I’ve had cameras in the past with very sensitive shutter buttons. Sometimes what was intended by me to be a half press was enough pressure to result in a full press. The resulting vibration of the camera as the mirror, shutter, and shutter reset mechanism were actuated was usually enough to disengage the full press and the effect was very much like what you describe. Practice a bit with your camera and see if that might be the case.

Regardless of the camera’s configuration, if the mirror is cycling, the shutter is operating, and an image is being recorded to the memory card upon an actual half press of the shutter button, your camera is malfunctioning. There is no configuration option for the EOS 77D (or any other Canon EOS camera of which I’m aware) that enables an image to be recorded when the shutter button is half pressed. Images should only be recorded with a full press of the shutter button.

Like xenoid advises in the comments to the question, I’d recommend trying a wired cable release (you can get a generic for about $5 on amazon or eBay) with a two stage button. The cheaper wired releases would probably be better in this regard, as there is more of a difference in the “feel” between a half press and full press compared to your camera’s shutter button.

  • If the malfunction continues with a half press of the wired release, then the issue is not in your shutter button itself but in the way the camera responds to the shutter button’s position.
  • If the issue is not present when you half press the button on the wired remote, then the issue is probably in the contacts in the shutter button and the camera is interpreting that as a very short duration full press.

soft fork – Is there network split risk for Taproot activation with two releases (Bitcoin Core and Bitcoin Taproot)?

Every soft fork or consensus change involves a (very small) non-zero risk of a network split. That risk is considerably lower for a soft fork than say a hard fork (where all nodes need to upgrade). That’s why soft forks aren’t attempted every month or year. All you can do is minimize that risk.

Aaron lays out some scenarios that are theoretically possible. Any incompatibility between “Bitcoin Core” and “Bitcoin Taproot” during the Speedy Trial deployment is in my view highly unlikely. If Speedy Trial fails to activate and we reach November 2022 (please note 2022 not 2021) without miners activating then we are in a similar scenario to the UASF in 2017 where it depends on what the economic majority is running. I can’t predict what the economic majority would be running in November 2022 but I highly suspect the delaying of Taproot activation would be at the top of everyone’s minds.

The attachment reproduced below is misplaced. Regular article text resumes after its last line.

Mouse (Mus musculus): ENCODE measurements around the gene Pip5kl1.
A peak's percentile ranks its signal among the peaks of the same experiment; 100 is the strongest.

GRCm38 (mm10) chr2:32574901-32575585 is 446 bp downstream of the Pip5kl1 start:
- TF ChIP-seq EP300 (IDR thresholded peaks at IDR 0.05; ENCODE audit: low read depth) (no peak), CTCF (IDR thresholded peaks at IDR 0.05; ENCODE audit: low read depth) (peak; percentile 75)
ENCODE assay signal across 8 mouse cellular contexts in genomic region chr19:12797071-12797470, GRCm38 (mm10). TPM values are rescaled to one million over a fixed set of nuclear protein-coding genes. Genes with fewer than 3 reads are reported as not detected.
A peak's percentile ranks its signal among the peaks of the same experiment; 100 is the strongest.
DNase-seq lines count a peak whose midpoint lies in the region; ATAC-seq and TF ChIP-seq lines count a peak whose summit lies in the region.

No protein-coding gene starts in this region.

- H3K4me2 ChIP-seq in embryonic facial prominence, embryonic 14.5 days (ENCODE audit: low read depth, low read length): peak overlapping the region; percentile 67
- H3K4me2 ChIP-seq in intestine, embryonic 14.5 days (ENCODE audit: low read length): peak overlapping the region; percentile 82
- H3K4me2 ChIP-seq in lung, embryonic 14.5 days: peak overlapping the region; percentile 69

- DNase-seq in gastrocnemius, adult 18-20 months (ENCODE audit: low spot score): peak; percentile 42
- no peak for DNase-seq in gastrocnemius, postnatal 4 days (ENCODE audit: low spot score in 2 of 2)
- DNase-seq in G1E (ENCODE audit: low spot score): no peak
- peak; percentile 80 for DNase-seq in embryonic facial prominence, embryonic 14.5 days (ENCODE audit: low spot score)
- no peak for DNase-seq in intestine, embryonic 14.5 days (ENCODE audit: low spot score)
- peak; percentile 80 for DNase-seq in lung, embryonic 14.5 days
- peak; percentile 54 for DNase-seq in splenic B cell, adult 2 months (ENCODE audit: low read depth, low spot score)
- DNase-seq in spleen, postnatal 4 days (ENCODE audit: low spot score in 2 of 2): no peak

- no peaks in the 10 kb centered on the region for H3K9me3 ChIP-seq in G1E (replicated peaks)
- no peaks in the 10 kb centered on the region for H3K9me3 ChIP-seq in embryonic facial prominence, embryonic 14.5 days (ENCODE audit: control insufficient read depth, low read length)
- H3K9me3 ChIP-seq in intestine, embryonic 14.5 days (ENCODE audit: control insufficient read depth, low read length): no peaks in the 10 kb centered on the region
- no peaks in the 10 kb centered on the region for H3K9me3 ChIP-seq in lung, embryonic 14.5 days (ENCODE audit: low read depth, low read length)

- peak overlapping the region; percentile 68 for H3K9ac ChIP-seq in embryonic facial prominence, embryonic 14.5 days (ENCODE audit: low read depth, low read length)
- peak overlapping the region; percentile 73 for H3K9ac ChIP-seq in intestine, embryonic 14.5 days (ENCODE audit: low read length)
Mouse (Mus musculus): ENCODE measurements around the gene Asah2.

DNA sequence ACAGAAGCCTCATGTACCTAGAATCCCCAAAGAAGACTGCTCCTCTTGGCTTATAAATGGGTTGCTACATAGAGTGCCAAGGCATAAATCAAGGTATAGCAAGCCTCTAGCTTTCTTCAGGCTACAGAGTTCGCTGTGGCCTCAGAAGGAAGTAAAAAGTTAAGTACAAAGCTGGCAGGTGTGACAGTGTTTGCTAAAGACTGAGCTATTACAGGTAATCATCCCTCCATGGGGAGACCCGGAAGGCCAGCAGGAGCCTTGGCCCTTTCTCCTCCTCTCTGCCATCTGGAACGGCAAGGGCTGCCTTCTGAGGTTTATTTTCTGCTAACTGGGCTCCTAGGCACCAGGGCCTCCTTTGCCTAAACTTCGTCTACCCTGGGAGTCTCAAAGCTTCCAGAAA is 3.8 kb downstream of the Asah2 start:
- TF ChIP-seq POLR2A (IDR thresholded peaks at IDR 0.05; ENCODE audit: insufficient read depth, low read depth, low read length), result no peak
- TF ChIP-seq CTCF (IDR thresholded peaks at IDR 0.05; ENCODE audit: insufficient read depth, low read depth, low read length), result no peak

You do have to weigh up these risks of a network split with miners deliberately blocking Taproot activation potentially forever. If we were to say no more UASFs ever again because we don’t want to take any network split risk that would be handing miners a permanent veto to block the activations of soft forks that have community consensus. So you have to weigh up the risk of the latter which would be just as concerning (if not more concerning) to people.

So in summary these are subtle trade-offs. A number of developers have worked hard to minimize the risk of a network split. But it doesn’t get to zero unless you literally never try a soft fork again. And that would mean that Bitcoin would never seriously improve again.

development – How to cryptographically verify the authenticity and integrity of Android Studio releases (with gpg?)

For a given Android Studio release published by Google, how can I cryptographically verify the authenticity and integrity of the .tar.gz file that I downloaded before I copy it onto a USB drive and attempt to install it on my laptop?

Today I wanted to download Android Studio, but the download page said nothing about how to cryptographically verify the integrity and authenticity of their release after download.

https://developer.android.com/studio#downloads

I expected to see a message on the download page telling me:

  1. The fingerprint of their PGP release signing key,
  2. A link to further documentation, and
  3. Links to (a) a manifest file (eg SHA256SUMS) and (b) a detached signature of that manifest file (eg SHA256SUMS.asc, SHA256SUMS.sig, SHA256SUMS.gpg, etc)

Unfortunately, the only information I found on the download page was how to verify the integrity of the tarball using a SHA-256 checksum found in a table on the same page. Obviously, this checks integrity but not authenticity. And it provides no security because it’s not out-of-band from the .tar.gz itself.

How can I preform cryptographic integrity and authenticity verification with Google’s Android Studio releases?

centos – What is the lifecycle of Oracle Linux for minor releases?

We are discovering Oracle Linux and considering the move from other RHEL clones.

One question that’s remains unanswered is: what’s the lifecycle of minor releases on Oracle Linux? Do we get updates, on the free tier, when a new point release is available for the previous ones?

Exemple: I need to install an Enterprise Linux 7.7 server, on CentOS world we need to get the ISOs from CentOS Vault and there’s only updates to the last day before CentOS 7.8 is released. In other hand on RHEL there will be some security updates for RHEL 7.7 even if 7.8 is already released for a period of time. So RHEL is a better fit than CentOS in this case.

So which is the policy on Oracle Linux in this case? Where I can read about it? How can I pin Oracle Linux to keep a point release and maintain it patched just like in RHEL?

Thank you all.